It’s not so glamorous anymore, but there was a time when people clamored to enjoy the novelty of eating fast food from the comfort of their cars.
Think about that next time you find old fries under your front seat.
Geoffrey Baer revisits the happy days of Chicago’s drive-in restaurants.
As a teenager in the 60’s l remember eating and hanging at really cool drive in hangouts, like Beefy 19 – that one had a big wooden Rubenesque waitress on a revolving pedestal. I was wondering if the sign is in a museum somewhere.
—Harry Sheridan, Western Springs
The Beefy 19 sign was indeed a showstopper! The drive-in burger joint in the Bowmanville neighborhood served “hefty food at skinny prices” (the “19” in the name refers to the price of their hamburgers, just 19 cents.)
Unfortunately, all we were able to find was this one photo, and we weren’t able to track down what happened to the girl doing the can-can on the sign. But before it closed in the early ‘80s, Beefy 19 like virtually all drive-ins, was a popular hangout for teenagers and their hot rods, so we thought this was a great opportunity to revisit some of Chicago’s drive-ins. Most of them are gone now, but there are still a couple spots that have hung on to that hangout vibe.
Drive-ins across the country often had quirky architecture and outrageous, outsized signage that drew people, especially teenagers, like moths to a flame.
A great example is this cute couple hot-dogging it atop the Superdawg Drive-In on Milwaukee Avenue at Devon on the northwest edge of the city. The meaty mascots were named Maurie and Flaurie after the couple who founded the iconic restaurant, Maurie and Flaurie Berman, in 1948.
You can still pull up into a spot and order from their carside speakers, and a carhop will bring your order out to your car. (Not a bad way to dine out during a pandemic!)
Both Maurie and Flaurie are gone now, but the Bermans’ family still runs the business. Superdawg is the last sausage standing of drive-ins within Chicago’s city limits though some survive in the suburbs, including a second location of Superdawg in Wheeling. (Here’s a fun coincidence: Maurie Berman was the original owner of Beefy 19. According to Berman’s granddaughter Steffie Drucker, he opened Beefy 19 around 1954 and sold it to his friend, Morey “Moe” Misles and continued to run only Superdawg. Moe Misles later sold Beefy 19 to Florence and Leonard “Red” Wulfstat, who owned it until they retired in 1977.)
Head about 15 miles south to the Beverly neighborhood and you’ll find Janson’s Drive-In, where they began slinging burgers, hot dogs, and milkshakes from their groovy midcentury building in 1960. Janson’s ended their carhop service years ago, but their manager told us they will still bring orders out to cars for some longtime patrons who miss the old days.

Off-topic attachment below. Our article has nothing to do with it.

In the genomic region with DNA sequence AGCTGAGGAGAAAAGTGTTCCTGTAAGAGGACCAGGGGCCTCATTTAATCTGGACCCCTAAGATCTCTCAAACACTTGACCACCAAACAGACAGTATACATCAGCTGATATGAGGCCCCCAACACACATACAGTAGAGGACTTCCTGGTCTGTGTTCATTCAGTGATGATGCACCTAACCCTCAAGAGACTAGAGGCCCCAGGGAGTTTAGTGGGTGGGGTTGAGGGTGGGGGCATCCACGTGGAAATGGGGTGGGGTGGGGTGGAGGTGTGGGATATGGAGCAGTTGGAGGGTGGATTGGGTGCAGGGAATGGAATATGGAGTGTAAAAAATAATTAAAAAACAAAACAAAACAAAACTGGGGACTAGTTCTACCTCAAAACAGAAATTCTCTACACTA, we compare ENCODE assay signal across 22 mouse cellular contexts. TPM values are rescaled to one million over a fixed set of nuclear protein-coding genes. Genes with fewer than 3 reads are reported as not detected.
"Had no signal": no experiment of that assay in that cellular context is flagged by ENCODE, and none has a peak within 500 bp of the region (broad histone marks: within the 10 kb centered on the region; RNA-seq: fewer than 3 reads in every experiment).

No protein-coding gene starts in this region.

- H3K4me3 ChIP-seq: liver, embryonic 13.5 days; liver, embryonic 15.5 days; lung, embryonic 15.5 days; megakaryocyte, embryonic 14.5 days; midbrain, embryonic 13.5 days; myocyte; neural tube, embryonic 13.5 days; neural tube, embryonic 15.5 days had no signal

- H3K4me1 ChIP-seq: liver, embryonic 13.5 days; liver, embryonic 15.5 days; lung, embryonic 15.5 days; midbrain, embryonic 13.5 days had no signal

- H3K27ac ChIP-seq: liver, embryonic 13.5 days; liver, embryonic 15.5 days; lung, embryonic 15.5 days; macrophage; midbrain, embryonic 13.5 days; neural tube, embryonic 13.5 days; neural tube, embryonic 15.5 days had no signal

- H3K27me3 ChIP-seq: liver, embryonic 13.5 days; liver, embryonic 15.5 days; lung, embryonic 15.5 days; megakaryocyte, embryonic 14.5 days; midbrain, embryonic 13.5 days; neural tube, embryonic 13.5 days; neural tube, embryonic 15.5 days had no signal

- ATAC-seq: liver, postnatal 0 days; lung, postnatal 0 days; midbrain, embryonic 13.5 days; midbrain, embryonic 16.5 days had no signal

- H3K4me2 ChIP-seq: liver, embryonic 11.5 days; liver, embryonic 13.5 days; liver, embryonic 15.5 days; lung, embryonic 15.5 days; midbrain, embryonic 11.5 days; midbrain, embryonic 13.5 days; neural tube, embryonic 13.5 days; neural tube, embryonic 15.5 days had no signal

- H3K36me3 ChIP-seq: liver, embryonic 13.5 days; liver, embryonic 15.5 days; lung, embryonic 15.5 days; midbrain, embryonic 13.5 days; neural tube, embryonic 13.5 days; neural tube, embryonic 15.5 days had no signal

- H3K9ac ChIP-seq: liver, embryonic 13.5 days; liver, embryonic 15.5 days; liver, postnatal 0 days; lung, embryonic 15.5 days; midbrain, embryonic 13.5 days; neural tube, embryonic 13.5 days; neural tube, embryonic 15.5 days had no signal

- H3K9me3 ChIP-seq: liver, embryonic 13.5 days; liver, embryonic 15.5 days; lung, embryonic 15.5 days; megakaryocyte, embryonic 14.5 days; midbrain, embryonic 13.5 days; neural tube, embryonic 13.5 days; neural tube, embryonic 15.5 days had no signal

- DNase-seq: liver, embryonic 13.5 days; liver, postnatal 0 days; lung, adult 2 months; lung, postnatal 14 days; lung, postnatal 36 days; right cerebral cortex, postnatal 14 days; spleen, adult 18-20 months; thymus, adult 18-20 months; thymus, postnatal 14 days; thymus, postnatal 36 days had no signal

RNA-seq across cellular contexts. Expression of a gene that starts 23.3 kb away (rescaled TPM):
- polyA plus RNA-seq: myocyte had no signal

The Sky-Hi Drive-In Restaurant in the Austin neighborhood didn’t really need an outrageous sign to attract attention, since a salvaged DC-6 airliner sitting on a Chicago street corner was enough to turn heads. The owners used the plane’s cabin as a 10-table fine dining room perched over a luncheonette that served drive-in customers on the ground. It opened in 1963, but didn’t really take off – and closed two years later.
In suburban Elmhurst and elsewhere in Illinois, the local chain named Sandy’s Drive In opened as a direct competitor to the burgeoning McDonald’s chain. The four founders were McDonald’s franchisees who defected to develop a drive-in concept that expanded to over 100 locations across the country. That chain was bought out by the Hardee’s chain in the 1970s.
Even though most drive-ins are a thing of the past, some takeout joints still keep up the tradition of super-sized signage.
Lem’s Bar-B-Q in South Side Chatham has been offering their famous Chicago original rib tips from under a glitzy sign since 1968.
In northwest Belmont Cragin, Central Gyros leans into its Greek heritage with a Hellenic font and a cone of gyro meat.
And on Peterson and California, this forking awesome sign has beckoned hungry West Rogers Park residents into Wolfy’s Hot Dogs since 1967.
Did you know that you can dig through our Ask Geoffrey archives? Revisit your favorite episodes, discover new secrets about the city’s past, and ask Geoffrey your own questions for possible exploration in upcoming episodes. Find it all right here.
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